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US Astronaut Becomes Oldest Woman in Space, Adds to List of Records

Peggy Whitson, 56, was also the first female commander of the International Space Station

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    AP Photo/Dmitri Lovetsky, Pool
    U.S. astronaut Peggy Whitson, member of the main crew of the expedition to the International Space Station (ISS), speaks with her relatives prior the launch of Soyuz MS-3 space ship at the Russian leased Baikonur cosmodrome, Kazakhstan, Thursday, Nov. 17, 2016.

    A Soyuz rocket carrying a veteran American astronaut, a French newcomer and a Russian cosmonaut blasted off for the International Space Station on Friday.

    The crew of NASA astronaut Peggy Whitson, Russia's Oleg Novitskiy and France's Thomas Pesquet lifted off from the Russia-leased launch facility in Kazakhstan at 2:20 a.m. Friday (2020 GMT, 3:20 p.m. EST Thursday) and went into orbit eight minutes later. The crew will now travel for two days before docking at the space station.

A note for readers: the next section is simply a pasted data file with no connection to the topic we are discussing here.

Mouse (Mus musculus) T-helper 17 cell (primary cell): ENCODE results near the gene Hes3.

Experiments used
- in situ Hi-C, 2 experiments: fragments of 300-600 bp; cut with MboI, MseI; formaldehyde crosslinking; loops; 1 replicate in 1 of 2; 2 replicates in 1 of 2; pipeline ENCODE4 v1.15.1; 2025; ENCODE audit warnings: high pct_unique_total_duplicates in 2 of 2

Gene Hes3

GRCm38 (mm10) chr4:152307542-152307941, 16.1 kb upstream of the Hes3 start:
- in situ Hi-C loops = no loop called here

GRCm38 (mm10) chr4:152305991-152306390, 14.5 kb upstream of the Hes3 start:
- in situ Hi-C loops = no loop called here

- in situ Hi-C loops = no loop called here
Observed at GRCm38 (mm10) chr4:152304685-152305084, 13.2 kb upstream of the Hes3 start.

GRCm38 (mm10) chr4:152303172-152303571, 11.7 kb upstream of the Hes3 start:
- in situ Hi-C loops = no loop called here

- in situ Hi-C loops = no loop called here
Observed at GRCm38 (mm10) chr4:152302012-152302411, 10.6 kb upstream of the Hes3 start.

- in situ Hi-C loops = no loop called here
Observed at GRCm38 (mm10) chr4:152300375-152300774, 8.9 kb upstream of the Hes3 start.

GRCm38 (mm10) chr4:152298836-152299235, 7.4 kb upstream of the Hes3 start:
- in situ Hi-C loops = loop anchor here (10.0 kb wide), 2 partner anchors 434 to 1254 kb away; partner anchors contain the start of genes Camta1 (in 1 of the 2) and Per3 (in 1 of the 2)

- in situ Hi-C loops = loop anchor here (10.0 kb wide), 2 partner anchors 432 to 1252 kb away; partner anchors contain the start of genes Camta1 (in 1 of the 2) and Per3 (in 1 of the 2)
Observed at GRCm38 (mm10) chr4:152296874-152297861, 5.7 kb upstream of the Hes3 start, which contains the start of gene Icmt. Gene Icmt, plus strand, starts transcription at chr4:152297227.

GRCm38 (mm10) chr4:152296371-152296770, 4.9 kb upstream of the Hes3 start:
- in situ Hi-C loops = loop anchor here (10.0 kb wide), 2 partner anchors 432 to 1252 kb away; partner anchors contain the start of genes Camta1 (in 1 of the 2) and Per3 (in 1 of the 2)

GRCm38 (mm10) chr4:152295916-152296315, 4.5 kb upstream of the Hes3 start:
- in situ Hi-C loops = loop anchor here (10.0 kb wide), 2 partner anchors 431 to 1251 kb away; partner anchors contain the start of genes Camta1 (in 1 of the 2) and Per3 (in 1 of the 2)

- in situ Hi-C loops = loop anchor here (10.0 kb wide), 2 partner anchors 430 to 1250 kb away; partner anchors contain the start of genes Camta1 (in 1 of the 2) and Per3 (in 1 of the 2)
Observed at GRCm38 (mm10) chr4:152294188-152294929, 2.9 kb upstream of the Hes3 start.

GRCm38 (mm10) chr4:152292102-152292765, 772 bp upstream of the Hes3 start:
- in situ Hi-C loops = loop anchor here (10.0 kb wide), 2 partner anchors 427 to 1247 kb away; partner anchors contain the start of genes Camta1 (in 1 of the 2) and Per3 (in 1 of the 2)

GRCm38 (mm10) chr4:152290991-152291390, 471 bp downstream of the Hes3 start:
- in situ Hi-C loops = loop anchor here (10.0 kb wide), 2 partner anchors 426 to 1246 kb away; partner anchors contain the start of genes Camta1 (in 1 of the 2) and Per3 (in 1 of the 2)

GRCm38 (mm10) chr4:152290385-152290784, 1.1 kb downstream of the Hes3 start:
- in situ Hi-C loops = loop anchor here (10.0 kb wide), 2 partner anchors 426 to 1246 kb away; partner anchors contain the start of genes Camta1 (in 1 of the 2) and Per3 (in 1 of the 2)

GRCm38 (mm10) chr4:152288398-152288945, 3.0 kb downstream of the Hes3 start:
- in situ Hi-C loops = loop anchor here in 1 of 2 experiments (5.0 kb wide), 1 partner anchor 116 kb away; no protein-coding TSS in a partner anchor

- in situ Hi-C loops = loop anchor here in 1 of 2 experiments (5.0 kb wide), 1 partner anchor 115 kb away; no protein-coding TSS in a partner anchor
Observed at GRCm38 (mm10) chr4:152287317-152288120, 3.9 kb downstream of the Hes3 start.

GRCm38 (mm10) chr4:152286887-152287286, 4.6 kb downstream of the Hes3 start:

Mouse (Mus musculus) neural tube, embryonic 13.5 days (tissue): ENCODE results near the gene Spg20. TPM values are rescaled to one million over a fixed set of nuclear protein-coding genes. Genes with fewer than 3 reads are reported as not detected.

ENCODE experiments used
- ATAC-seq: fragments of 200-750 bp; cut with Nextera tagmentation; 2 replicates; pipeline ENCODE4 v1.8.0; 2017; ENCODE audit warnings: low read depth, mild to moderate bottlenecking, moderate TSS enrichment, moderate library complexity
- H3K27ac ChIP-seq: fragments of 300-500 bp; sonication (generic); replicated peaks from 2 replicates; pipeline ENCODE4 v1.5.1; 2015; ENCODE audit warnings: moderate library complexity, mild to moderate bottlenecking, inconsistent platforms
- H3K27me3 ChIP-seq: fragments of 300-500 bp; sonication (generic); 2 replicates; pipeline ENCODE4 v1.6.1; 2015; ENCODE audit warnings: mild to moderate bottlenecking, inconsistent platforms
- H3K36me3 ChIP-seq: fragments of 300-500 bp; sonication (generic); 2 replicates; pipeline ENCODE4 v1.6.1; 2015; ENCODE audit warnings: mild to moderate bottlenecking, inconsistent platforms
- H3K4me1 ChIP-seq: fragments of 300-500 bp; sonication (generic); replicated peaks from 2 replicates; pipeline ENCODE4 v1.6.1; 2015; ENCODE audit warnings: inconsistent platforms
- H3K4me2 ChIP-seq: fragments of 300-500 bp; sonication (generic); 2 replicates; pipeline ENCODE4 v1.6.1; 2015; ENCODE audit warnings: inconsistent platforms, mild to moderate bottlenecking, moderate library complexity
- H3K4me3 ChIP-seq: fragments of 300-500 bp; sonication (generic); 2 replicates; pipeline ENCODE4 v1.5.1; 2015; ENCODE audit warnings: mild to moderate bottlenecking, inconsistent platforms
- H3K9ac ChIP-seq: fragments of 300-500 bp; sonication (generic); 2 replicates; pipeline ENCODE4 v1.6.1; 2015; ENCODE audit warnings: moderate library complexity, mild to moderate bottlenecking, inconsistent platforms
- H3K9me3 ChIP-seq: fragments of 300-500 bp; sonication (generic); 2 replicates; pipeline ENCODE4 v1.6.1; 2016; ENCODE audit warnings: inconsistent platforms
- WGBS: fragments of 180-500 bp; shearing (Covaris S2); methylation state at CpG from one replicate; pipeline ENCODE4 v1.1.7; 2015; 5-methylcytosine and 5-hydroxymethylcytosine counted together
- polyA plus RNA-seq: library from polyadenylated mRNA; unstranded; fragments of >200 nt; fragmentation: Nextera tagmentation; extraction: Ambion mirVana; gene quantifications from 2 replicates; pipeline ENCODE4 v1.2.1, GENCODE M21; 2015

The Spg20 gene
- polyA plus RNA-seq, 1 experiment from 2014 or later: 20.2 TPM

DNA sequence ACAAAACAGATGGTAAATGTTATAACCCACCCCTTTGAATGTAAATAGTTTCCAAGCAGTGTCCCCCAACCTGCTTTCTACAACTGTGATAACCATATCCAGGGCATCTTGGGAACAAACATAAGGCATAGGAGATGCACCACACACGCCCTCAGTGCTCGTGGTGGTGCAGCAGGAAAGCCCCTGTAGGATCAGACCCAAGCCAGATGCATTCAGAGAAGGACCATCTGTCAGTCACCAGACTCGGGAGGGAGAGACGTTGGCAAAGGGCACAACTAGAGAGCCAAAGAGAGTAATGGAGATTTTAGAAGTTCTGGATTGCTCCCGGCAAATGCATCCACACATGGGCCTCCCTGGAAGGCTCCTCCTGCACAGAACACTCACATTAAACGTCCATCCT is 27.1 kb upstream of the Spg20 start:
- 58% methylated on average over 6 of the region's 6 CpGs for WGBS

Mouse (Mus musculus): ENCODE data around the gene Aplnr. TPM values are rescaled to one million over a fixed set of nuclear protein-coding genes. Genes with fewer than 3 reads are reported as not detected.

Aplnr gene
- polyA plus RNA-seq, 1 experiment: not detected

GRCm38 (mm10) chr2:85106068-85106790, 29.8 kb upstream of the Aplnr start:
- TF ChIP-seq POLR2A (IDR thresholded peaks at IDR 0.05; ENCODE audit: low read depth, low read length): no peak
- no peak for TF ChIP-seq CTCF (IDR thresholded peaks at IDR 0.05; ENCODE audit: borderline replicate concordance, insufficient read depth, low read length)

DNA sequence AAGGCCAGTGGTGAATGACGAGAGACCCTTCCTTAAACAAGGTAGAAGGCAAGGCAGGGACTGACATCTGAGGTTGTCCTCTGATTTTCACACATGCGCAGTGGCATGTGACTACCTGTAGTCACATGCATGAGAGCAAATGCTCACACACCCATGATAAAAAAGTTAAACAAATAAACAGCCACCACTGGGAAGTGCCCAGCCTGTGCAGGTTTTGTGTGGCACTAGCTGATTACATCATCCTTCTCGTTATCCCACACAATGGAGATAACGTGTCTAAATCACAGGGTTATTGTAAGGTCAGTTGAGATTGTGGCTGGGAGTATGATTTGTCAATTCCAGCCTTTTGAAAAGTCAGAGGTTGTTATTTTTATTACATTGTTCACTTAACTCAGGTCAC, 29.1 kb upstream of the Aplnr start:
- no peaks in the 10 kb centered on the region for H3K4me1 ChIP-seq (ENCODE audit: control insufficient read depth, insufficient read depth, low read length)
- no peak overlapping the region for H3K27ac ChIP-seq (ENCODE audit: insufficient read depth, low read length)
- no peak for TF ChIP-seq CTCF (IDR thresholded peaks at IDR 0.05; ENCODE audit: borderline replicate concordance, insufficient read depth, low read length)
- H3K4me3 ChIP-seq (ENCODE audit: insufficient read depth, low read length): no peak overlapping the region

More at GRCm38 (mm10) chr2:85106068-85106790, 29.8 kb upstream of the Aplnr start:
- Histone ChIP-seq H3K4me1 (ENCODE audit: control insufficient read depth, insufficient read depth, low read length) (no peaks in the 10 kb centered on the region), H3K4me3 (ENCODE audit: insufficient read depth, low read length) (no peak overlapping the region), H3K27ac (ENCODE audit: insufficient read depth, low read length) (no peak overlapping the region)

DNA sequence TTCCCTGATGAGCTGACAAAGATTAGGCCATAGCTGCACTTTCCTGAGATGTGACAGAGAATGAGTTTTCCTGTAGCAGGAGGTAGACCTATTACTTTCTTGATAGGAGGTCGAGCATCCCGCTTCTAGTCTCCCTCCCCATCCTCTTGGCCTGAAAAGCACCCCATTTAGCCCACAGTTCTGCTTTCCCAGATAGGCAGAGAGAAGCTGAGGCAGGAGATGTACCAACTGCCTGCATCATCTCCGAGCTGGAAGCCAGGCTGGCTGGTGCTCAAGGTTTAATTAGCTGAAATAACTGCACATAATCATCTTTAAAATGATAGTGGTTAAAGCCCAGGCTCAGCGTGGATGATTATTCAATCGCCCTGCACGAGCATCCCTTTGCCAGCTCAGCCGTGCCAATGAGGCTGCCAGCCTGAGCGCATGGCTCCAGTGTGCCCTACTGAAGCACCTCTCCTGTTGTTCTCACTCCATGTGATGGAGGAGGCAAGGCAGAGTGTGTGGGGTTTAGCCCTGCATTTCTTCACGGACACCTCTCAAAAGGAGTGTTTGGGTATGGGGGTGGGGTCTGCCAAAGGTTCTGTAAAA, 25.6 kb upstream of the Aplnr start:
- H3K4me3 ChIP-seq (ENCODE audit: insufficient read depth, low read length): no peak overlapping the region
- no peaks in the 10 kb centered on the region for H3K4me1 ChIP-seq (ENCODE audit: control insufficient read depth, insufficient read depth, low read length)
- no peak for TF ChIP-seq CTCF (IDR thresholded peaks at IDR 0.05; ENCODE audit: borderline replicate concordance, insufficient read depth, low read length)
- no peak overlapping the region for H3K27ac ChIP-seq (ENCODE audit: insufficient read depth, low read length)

Whitson, who will celebrate her 57th birthday in February, has now become the oldest woman in space, adding to her long list of barrier-breaking records. This will be the third space station mission for Whitson, an Iowa-born biochemist, and her second stint as commander. Whitson was the first woman to serve as commander of the space station — in 2007, nine years into its lifetime.

    She already has spent 377 days in space and performed multiple spacewalks. This six-month mission should push her beyond 534 days in space, the U.S. record set in September by 58-year-old astronaut Jeffrey Williams. 

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    Whitson, Novitskiy, 45, and the 38-year-old Pesquet, who is making his maiden flight into space, will join an American and two Russians at the orbiting lab. They have worked at the station since October.